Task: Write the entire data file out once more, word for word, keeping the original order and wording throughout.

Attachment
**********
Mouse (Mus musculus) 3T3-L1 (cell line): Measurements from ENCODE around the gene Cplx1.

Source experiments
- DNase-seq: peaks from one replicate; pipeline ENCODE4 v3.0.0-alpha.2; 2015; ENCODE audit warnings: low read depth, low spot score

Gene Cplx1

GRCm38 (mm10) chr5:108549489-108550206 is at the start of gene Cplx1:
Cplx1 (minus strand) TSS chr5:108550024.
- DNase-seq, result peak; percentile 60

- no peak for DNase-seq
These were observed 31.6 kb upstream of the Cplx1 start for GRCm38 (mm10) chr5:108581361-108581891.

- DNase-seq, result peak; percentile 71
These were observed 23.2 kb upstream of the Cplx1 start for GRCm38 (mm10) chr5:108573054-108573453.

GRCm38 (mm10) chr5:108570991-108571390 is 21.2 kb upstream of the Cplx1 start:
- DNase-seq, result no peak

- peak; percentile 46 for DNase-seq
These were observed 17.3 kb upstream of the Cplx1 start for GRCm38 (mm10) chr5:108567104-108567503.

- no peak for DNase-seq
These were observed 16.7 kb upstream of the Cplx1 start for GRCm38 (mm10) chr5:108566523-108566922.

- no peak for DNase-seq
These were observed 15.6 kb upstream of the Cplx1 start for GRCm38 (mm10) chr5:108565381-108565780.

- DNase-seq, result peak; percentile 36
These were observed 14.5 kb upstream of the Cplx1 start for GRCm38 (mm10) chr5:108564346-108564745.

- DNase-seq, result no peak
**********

Mouse (Mus musculus) 3T3-L1 (cell line): Measurements from ENCODE around the gene Cplx1.

Source experiments
- DNase-seq: peaks from one replicate; pipeline ENCODE4 v3.0.0-alpha.2; 2015; ENCODE audit warnings: low read depth, low spot score

Gene Cplx1

GRCm38 (mm10) chr5:108549489-108550206 is at the start of gene Cplx1:
Cplx1 (minus strand) TSS chr5:108550024.
- DNase-seq, result peak; percentile 60

- no peak for DNase-seq
These were observed 31.6 kb upstream of the Cplx1 start for GRCm38 (mm10) chr5:108581361-108581891.

- DNase-seq, result peak; percentile 71
These were observed 23.2 kb upstream of the Cplx1 start for GRCm38 (mm10) chr5:108573054-108573453.

GRCm38 (mm10) chr5:108570991-108571390 is 21.2 kb upstream of the Cplx1 start:
- DNase-seq, result no peak

- peak; percentile 46 for DNase-seq
These were observed 17.3 kb upstream of the Cplx1 start for GRCm38 (mm10) chr5:108567104-108567503.

- no peak for DNase-seq
These were observed 16.7 kb upstream of the Cplx1 start for GRCm38 (mm10) chr5:108566523-108566922.

- no peak for DNase-seq
These were observed 15.6 kb upstream of the Cplx1 start for GRCm38 (mm10) chr5:108565381-108565780.

- DNase-seq, result peak; percentile 36
These were observed 14.5 kb upstream of the Cplx1 start for GRCm38 (mm10) chr5:108564346-108564745.

- DNase-seq, result no peak